run amok

run amok

 and run amuck
to go awry; to go bad; to turn bad; to go into a frenzy. (From a Malay word meaning to run wild in a violent frenzy.) Our plan ran amok. He ran amuck early in the school year and never quite got back on the track.
See also: amok, run

run amok

to act in a wild or dangerous manner There were 50 little kids running amok at the snack bar.
See also: amok, run

run amok

Also, run riot or wild . Behave in a frenzied, out-of-control, or unrestrained manner. For example, I was afraid that if I left the toddler alone she would run amok and have a hard time calming down , or The weeds are running riot in the lawn, or The children were running wild in the playground. Amok comes from a Malay word for "frenzied" and was adopted into English, and at first spelled amuck, in the second half of the 1600s. Run riot dates from the early 1500s and derives from an earlier sense, that is, a hound's following an animal scent. Run wild alludes to an animal reverting to its natural, uncultivated state; its figurative use dates from the late 1700s.
See also: amok, run

run amok

(ˈrən əˈmək)
in. to go awry. (From a Malay word meaning to run wild in a violent frenzy.) Our plan ran amok.
See also: amok, run
References in periodicals archive ?
So I wish they'd spare us the hypocrisy when madmen run amok with guns as a direct result of them running amok with fighter jets.
Sir Bernard Hogan-Howe (who's had a ghastly week) was speaking after the inquest into the death of career criminal Mark Duggan returned a verdict of lawful killing, prompting thugs to run amok through the Old Bailey and threaten jurors.
I despise the lunatics behind the human rights law, which is a licence for brainless vermin to run amok.
Though there's an occasional amusing gag about technology run amok, ``Hyperdrive'' is more droll than funny and awfully cheesy, to boot.
Unfortunately, immune cells from these new arrivals can run amok in the recipient, creating a life-threatening complication called graft-versus-host disease (GVHD).
These are not examples of a mature society but of a judiciary run amok.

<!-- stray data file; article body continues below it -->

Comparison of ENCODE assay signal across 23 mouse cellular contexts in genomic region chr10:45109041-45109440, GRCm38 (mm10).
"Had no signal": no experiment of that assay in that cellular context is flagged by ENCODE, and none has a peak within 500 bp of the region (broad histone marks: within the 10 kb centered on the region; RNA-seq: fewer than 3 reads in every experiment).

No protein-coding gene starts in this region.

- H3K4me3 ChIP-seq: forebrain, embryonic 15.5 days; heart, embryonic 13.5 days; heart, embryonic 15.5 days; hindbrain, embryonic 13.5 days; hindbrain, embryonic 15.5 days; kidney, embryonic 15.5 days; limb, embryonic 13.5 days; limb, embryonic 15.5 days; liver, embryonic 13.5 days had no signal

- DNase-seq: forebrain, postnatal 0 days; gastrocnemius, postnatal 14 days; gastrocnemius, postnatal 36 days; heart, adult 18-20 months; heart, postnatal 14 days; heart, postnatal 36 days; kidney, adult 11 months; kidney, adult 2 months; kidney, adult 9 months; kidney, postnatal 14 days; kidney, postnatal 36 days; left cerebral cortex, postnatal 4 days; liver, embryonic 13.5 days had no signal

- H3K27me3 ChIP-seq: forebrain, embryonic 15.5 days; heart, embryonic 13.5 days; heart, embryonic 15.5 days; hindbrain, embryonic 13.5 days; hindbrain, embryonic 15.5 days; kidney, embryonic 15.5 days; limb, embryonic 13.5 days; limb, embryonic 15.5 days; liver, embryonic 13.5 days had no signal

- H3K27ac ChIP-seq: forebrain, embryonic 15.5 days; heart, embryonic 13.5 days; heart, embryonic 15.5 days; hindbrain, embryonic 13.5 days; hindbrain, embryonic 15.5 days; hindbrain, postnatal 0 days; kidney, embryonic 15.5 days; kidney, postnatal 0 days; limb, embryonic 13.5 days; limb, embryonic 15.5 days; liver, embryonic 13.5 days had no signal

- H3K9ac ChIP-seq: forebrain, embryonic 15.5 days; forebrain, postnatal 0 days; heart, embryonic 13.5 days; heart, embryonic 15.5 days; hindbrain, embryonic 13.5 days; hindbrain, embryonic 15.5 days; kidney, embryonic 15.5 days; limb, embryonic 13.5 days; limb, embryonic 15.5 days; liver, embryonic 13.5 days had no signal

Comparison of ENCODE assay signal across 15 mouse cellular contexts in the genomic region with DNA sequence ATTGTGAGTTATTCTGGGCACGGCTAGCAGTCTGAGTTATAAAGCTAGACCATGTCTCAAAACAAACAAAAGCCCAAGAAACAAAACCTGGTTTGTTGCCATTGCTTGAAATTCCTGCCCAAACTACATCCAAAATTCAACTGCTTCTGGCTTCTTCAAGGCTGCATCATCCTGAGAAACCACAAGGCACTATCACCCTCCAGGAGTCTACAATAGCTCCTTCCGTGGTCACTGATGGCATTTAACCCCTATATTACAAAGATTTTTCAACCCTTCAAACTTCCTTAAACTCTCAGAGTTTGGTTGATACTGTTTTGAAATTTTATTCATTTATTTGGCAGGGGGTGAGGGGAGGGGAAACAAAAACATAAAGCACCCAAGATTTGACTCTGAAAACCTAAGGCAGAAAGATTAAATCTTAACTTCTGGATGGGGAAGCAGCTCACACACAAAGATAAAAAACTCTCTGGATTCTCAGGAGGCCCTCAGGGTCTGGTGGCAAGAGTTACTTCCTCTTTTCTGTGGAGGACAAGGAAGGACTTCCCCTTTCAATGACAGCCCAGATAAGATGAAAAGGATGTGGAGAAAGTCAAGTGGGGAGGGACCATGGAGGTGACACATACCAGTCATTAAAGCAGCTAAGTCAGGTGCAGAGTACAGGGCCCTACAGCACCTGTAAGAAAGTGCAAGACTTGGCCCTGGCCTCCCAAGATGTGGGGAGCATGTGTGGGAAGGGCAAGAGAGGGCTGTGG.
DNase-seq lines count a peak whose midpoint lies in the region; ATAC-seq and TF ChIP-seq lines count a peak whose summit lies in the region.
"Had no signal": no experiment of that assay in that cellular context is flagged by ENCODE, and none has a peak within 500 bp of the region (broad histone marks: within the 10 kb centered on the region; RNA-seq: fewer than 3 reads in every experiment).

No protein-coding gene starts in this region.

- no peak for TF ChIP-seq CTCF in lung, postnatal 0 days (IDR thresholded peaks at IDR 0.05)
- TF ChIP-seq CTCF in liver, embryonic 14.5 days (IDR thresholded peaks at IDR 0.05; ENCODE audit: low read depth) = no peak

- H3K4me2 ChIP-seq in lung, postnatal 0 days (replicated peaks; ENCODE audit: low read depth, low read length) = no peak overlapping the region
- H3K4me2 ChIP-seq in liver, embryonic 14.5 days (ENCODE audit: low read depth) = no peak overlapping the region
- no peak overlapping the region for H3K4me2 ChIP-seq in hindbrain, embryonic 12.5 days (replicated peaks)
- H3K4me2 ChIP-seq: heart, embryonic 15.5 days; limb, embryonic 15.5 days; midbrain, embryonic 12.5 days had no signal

We also have a Martin (Tony), MP for the NDP party, who represents himself as a Christian, when like Paul Martin he is "also" a "Catholic run amok.
Another problem blighting Liverpool is ``professional'' dog walkers who arrive at the park with up to 12 dogs at a time, let them off the lead, and allow them to run amok.
A sort of Time Warner Center run amok, the eponymous Franklin Abraham takes the concept of mixed-use development to decadent extremes, comprising apartments, offices, casinos, theme restaurants, upscale lounges, dingy demimonde salons, retail operations both licit and illicit, and a "Sky Park.
Sure, it's feasible that Coca-Cola's board acted maladroitly in tapping retiree Neville Isdell as the company's new CEO ("Directors Run Amok at Coke," Final Word, June).
The Edsel story is one everyone knows: A cautionary tale of the dangers of research run amok, questionable styling, and bad timing.
The sophisticated search for common ground reflects the reality of an increasingly integrated world economy: Countries may disagree on a specific issue, but they will meet again on others so emotions cannot be allowed to run amok.
When veterans run amok, we reflexively invoke "post-traumatic stress syndrome," which was the Vietnam war's version of shell shock.
The administration has stated that Bush won't attend, and certainly isn't going to let EPA Administrator Christine Whitman run amok with so many European environmentalists.
The new court may very well run amok, but with passage of our bill, American men and women in uniform will be protected.